FBI Investigating Approvals of Mariner East Pipeline by State of Penna.

by Duane Nichols on November 13, 2019

Mariner East pipeline to transport ethane from OH, WV, & PA across PA to the Delaware River for export to Europe

FBI eyes how Pennsylvania approved Mariner East pipeline

From an Article by Marc Levy, Associated Press Exclusive News, November 12, 2019

PHOTO — In this Oct. 22 photo, pipes lay along a construction site on the Mariner East pipeline in a residential neighborhood in Exton, Pa. The 350-mile (560-kilometer) pipeline route traverses those suburbs, close to schools, ballfields and senior care facilities. The spread of drilling, compressor stations and pipelines has changed neighborhoods — and opinions. (AP Photo/Matt Rourke)

HARRISBURG — The FBI has begun a corruption investigation into how Gov. Tom Wolf’s administration came to issue permits for construction on a multibillion-dollar pipeline project to carry highly volatile natural gas liquids across Pennsylvania, The Associated Press has learned.

FBI agents have interviewed current or former state employees in recent weeks about the Mariner East project and the construction permits, according to three people who have direct knowledge of the agents’ line of questioning.

The focus of the agents’ questions involves the permitting of the pipeline, whether Wolf and his administration forced environmental protection staff to approve construction permits and whether Wolf or his administration received anything in return, those people say.

The Mariner East pipelines are owned by Texas-based Energy Transfer LP, a multibillion-dollar firm that owns sprawling interests in oil and gas pipelines and storage and processing facilities. At a price tag of nearly $3 billion, it is one of the largest construction projects, if not the largest, in Pennsylvania history.

However, the construction has spurred millions of dollars in fines, several temporary shutdown orders, lawsuits, protests and investigations. When construction permits were approved in 2017, environmental advocacy groups accused Wolf’s administration of pushing through incomplete permits that violated the law.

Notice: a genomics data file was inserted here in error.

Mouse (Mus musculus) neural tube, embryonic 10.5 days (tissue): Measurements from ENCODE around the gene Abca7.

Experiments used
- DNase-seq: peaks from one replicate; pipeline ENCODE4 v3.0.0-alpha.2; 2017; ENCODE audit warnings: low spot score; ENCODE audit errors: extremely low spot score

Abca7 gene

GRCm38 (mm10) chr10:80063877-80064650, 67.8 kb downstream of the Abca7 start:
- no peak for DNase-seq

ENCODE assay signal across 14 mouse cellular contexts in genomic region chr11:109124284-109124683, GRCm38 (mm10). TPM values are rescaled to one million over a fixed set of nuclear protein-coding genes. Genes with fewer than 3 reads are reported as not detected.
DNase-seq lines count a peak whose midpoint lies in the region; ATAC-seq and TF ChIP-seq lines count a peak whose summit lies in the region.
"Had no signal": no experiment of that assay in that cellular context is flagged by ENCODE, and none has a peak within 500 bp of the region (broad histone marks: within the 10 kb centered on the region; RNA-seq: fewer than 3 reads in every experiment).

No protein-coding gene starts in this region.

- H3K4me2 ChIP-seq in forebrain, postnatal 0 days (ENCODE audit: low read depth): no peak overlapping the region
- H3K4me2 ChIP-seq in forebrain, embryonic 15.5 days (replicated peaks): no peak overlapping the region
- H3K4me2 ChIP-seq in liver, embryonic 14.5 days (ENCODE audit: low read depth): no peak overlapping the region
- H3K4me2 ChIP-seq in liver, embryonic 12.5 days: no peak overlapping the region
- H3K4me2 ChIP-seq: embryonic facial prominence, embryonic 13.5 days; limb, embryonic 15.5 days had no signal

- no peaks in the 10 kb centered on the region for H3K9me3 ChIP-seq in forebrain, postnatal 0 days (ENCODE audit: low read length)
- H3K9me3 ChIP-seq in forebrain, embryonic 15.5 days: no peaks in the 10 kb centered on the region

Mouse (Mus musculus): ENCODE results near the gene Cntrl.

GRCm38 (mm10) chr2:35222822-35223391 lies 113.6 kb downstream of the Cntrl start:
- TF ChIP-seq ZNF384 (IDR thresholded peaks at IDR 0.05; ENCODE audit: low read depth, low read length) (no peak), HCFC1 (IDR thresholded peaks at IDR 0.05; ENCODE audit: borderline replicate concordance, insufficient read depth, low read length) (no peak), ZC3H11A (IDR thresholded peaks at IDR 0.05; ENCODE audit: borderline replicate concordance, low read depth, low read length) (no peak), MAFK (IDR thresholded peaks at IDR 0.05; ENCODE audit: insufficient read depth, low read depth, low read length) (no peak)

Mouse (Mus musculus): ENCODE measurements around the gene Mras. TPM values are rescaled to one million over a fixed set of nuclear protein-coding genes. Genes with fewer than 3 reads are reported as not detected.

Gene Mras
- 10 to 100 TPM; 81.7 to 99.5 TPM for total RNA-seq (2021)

Wolf’s administration declined comment on the investigation Tuesday. In the past, Wolf and his administration have said the permits contained strong environmental protections and that the Department of Environmental Protection wasn’t forced to issue the permits.

The Mariner East project, along with the overhaul of the Marcus Hook refinery and export terminal near Philadelphia, have had the support of leading public officials and business trade groups.

Wolf himself has said that the pipeline’s economic benefits would outweigh the potential environmental harm, and that the Mariner East would be part of a distribution system that the industry needed.

The state’s building trades unions have seen a huge influx of work on the Mariner East pipelines and Marcus Hook. Exploration firms drilling in the booming Marcellus Shale and Utica Shale fields shipping natural gas liquids through Mariner East pipelines and Marcus Hook have helped the U.S. become the world’s leading ethane exporter.

The roughly 300-mile Mariner East 1 was originally built in the 1930s to transport gasoline westward from Marcus Hook. It was renovated and, in 2014, began carrying natural gas liquids eastward to the refinery from southwestern Pennsylvania’s drilling fields.

Construction permit applications were submitted in 2015 for two wider pipelines, the 350-mile-long Mariner East 2 and 2x, designed for the same purpose, but stretching farther, through West Virginia’s northern panhandle and into Ohio.

Both were projected to be open in 2017. But Mariner East 2 began operating in late December, and Mariner East 2X could be complete in 2020.

The pipelines run past houses, parks and schools in southeastern Pennsylvania, and have been met with protests by alarmed neighbors worried that one leak could ignite a deadly explosion. Sinkholes along the pipelines’ route have opened on lawns and construction has contaminated streams and private water wells.

Food & Water Action Pennsylvania Director Sam Bernhardt released the following statement after the story was published:

“Whether it is provided by the federal judicial system, county District Attorneys, or Governor Wolf himself, justice for communities harmed by Energy Transfer and their Mariner East pipeline means shutting this pipeline down for good.,” he wrote. “The Wolf administration fast-tracked this dangerous, disastrous project, putting communities across the Commonwealth at risk. We have seen sinkholes, spills and water contamination, and a grassroots opposition movement has pushed his administration to stop the project before further disasters strike. Governor Wolf has refused.”